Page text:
Does Achieving Global Spinal Alignment Lead to Higher Patient Satisfaction and Lower Disability in Adult Spinal Deformity?

International Spine Study Group (ISSG)

Research output: Contribution to journalArticlepeer-review

Abstract

STUDY DESIGN: Multicenter retrospective review of prospective database. OBJECTIVE: The aim of this study was to investigate potential associations between postoperative alignment and satisfaction. SUMMARY OF BACKGROUND DATA: Achieving high satisfaction is the main goal of any treatment, including adult spinal deformity (ASD) surgery. Despite being one of the key elements, literature is sparse regarding postoperative factors influencing patient satisfaction. METHODS: ASD patients with 2-year follow-up were retrospectively reviewed. Patients without revision after the index procedure were stratified according to deformity type: sagittal (T1 pelvic angle >22°), coronal (C7 plumb line [C7PL] >5 cm or MaxCobb >50°), or mixed. Bivariate correlation between satisfaction and postoperative data was conducted on the entire cohort as well as by type of preoperative deformity. Multivariate regression controlling for pre-op alignment and demographic information was used to identify independent predictors of 2Y satisfaction. RESULTS: A total of 509 patients were included in the analysis (58.7 ± 14.8, 80% females). The quality of life significantly improved between pre- and 2-year (ΔOswestry Disability Index [ODI]: 17.6, p < 0.001). At 2 years, SRS22 satisfaction was 4.27 ± 0.89 (median 4.5). Significant associations were found between satisfaction and disability (ODI, r = -0.50) and global coronal (C7PL r = -0.15) and sagittal (sagittal vertical axis [SVA], r = -0.10) alignment (all p < 0.01) but not with the coronal clavicle angle. Stratification by preoperative deformity revealed significant associations between satisfaction and SVA for sagittal deformity only, C7PL and MaxCobb for coronal only, and C7PL for combined deformity. In the multivariate analysis controlling for demographic and pre-op deformity, 2-year ODI and 2-year C7PL were independent predictors of satisfaction. Multilinear regression demonstrated 2-year SVA, pre-op ODI and patient's age were the independent predictors 2-year ODI. CONCLUSION: The ability to restore global alignment depends on the severity of the preoperative deformity as well as the correction of the main aspect of the deformity. Achieving global coronal and sagittal alignment is an independent predictor of both satisfaction and disability at 2 years post-op. Patients who continue to be disabled are also not satisfied.Level of Evidence: 3.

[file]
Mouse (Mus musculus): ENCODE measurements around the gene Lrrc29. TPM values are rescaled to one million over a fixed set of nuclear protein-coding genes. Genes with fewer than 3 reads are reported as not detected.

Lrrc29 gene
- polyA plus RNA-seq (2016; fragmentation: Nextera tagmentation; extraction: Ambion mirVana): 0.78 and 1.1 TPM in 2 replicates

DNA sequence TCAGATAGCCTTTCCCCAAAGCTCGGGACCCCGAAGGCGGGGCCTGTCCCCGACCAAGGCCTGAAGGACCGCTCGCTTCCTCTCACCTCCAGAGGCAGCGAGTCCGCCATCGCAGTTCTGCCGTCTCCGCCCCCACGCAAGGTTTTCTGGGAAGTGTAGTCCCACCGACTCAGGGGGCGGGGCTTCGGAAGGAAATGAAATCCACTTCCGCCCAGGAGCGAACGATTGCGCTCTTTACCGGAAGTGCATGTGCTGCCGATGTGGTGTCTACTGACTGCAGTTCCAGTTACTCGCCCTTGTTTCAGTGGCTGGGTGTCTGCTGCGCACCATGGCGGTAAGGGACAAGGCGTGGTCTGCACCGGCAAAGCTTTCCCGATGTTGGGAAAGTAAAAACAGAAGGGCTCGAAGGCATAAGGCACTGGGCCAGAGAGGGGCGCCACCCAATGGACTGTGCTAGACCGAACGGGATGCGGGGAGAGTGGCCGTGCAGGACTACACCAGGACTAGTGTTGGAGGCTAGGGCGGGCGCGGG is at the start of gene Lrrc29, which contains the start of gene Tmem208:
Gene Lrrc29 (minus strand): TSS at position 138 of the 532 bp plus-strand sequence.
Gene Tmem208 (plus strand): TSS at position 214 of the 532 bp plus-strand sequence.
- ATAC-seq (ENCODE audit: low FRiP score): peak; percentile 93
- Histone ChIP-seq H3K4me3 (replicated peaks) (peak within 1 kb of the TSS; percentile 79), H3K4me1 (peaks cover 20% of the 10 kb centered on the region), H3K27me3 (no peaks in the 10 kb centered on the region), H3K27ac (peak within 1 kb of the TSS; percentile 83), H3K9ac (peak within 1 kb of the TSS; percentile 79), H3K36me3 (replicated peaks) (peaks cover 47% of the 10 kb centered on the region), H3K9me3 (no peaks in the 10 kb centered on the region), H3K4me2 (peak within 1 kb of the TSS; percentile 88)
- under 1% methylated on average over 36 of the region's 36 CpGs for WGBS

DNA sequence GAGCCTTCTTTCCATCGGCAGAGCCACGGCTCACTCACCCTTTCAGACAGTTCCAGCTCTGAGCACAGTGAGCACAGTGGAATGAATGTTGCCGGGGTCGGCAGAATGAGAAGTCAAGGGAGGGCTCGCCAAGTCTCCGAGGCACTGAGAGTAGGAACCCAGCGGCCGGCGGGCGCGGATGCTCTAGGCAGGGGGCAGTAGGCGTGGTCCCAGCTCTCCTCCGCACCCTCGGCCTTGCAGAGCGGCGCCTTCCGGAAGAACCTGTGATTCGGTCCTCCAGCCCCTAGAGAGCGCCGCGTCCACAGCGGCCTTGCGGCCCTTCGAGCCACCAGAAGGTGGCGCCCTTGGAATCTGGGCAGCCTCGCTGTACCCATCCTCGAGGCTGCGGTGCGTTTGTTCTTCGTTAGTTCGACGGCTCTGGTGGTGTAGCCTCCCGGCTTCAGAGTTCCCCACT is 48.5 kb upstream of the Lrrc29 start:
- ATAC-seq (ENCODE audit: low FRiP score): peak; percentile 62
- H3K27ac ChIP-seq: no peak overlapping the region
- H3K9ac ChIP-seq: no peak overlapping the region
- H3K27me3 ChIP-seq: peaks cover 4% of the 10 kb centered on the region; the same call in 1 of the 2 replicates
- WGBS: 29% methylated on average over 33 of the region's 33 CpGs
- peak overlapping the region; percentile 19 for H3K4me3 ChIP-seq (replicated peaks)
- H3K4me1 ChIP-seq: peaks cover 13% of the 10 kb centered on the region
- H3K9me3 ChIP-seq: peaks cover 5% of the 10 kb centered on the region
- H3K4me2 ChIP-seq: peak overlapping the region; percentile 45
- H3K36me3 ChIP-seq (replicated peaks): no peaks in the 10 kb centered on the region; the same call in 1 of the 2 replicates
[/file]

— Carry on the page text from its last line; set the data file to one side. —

Original languageEnglish (US)
Pages (from-to)1105-1110
Number of pages6
JournalSpine
Volume46
Issue number16
DOIs
StatePublished - Aug 15 2021

ASJC Scopus subject areas

  • Orthopedics and Sports Medicine
  • Clinical Neurology

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